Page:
Figure 3. Vibrations and sudden impacts are simulated in order to be able to estimate the effects on real operation as much as possible.
Figure 3. Vibrations and sudden impacts are simulated in order to be able to estimate the effects on real operation as much as possible.

In order to prevent this, applications are reconstructed in the laboratory, and different vibrations are applied. DIN EN 60068 (environmental influences) describes among other things continuous sine, as well as alternating shock vibrations. Forces are released that are many times greater than gravity (Figure 3). This test should uncover potential weak points, because breaks or cracks in housing parts, latching defects, or even electrical phenomena like contact interruptions or resistance increases can lead to premature failure.

Force equals mass times acceleration. For a connector, this means: the greater its own mass and the load of the connected cable, the more stable the design of the interface has to be. Thinking like this, the product designer could quickly tend towards over-engineering. If, however, the application is sufficiently defined by the customer, the supplier and the customer can select the right product together for the application – a product that is favourable both in technical and commercial terms.

Pluggability – safety – speed

The installer has his hands full especially when it comes to installing devices. If he is working on a mast at dizzy heights, the personal protective equipment is of particular importance. Added to this are the tools, and last but not least, the devices themselves. The more extensive the connection to the mast has to be, the more the required tools will weigh. Pluggable interfaces – especially made of plastic – help the installer to reduce the weight load.

Figure 4. The PRC product range provides plastic circular connectors for use outdoors in different numbers of positions.
Figure 4. The PRC product range provides plastic circular connectors for use outdoors in different numbers of positions.

If a device has pluggable interfaces by default, e.g. for power and data, the device need not be opened again on the mast for laying the cables, which reduces the danger of damage to the power electronics. Once the device is attached, preconfigured cable assemblies in the cable routes of the mast can be laid and conveniently connected to the device (Figure 4).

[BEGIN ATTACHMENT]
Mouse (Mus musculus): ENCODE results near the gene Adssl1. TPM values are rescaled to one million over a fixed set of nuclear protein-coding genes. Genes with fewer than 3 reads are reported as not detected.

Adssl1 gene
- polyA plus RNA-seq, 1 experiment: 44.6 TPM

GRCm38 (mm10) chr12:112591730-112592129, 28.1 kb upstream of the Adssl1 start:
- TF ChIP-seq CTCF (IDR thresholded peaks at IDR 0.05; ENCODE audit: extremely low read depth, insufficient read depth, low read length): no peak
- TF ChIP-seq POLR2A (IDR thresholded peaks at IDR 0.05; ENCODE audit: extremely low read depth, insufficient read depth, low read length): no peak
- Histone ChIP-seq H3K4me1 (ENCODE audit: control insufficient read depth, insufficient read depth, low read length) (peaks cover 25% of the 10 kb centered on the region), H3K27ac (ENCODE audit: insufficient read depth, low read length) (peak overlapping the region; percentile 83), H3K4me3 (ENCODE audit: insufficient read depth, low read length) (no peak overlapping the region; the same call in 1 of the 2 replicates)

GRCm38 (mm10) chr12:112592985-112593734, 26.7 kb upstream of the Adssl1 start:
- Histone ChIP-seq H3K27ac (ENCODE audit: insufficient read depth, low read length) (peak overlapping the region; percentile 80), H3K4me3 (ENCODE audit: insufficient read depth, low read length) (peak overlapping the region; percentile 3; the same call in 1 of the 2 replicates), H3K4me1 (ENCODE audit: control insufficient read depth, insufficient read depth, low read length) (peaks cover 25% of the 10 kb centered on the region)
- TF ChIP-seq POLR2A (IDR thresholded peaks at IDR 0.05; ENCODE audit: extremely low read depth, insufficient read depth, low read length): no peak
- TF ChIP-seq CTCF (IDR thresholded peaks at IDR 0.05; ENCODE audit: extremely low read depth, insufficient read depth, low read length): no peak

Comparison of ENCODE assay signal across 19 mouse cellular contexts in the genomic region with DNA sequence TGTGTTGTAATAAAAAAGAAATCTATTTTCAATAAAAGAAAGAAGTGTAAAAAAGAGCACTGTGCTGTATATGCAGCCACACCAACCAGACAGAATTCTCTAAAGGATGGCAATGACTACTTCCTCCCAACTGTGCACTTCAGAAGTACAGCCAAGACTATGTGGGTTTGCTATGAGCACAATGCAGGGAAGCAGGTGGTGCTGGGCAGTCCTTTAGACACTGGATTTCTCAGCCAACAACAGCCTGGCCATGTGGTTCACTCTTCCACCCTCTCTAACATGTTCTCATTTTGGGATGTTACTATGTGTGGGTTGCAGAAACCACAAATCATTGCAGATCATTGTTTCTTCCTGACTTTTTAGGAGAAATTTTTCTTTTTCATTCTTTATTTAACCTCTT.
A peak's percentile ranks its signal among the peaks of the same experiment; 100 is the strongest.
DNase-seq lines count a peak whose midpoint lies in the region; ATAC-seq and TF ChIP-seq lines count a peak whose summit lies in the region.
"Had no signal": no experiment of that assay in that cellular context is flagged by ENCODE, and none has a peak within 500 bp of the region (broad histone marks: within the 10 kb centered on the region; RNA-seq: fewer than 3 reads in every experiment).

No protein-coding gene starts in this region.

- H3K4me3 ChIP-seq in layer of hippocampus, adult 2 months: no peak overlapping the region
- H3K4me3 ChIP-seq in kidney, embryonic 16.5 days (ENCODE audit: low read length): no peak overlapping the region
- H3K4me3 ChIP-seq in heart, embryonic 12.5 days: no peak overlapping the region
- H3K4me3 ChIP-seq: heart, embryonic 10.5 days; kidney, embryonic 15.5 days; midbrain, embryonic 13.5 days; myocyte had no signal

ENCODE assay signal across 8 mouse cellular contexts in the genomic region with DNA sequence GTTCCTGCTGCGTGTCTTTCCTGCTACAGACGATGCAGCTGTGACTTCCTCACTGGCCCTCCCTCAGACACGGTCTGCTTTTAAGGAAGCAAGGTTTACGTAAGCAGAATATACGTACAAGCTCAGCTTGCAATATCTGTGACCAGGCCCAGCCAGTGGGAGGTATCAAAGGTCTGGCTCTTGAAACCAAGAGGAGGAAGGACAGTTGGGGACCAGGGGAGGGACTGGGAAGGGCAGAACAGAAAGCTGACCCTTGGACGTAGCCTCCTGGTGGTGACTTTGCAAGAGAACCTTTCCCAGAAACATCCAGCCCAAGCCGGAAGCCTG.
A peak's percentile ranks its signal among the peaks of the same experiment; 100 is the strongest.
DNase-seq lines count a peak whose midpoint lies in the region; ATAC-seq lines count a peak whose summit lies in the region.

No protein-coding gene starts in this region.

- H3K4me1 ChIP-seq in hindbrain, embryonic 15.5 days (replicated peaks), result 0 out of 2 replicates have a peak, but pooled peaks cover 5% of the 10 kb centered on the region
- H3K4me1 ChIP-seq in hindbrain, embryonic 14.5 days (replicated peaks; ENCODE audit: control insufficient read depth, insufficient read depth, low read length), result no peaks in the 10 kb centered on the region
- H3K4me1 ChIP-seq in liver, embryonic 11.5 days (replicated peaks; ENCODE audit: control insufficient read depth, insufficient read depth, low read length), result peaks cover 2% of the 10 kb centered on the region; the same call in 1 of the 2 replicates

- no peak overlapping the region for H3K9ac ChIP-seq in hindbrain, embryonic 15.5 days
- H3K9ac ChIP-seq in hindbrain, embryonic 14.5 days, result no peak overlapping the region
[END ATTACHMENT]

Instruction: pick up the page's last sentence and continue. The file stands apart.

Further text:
Summary

Mobile networks are becoming increasingly powerful. Users always want good network coverage, and operators also expect all the required devices to function trouble-free over their entire service life. The connectors have to keep up too – with the product range PRC, Phoenix Contact provides robust and long-lasting plastic connectors for extreme conditions.

Whether at the coast, in the mountains, or in the desert, the connectors of the PRC range are designed for high performance with minimal space needs. Robust plastics and established connection technology play their part in safe and long-lasting operation of the telecommunications system.

Comprehensive approvals and a continuously growing product range facilitate use in many other industrial areas, even outdoor communication applications. The system operator has the choice between preconfigured device connectors that are made according to his specifications, and individual components that he can configure to his own requirements.

For more information contact Richard Schoonebeek, Phoenix Contact, +27 (0)11 801 8200, rschoonebeek@phoenixcontact.co.za, www.phoenixcontact.co.za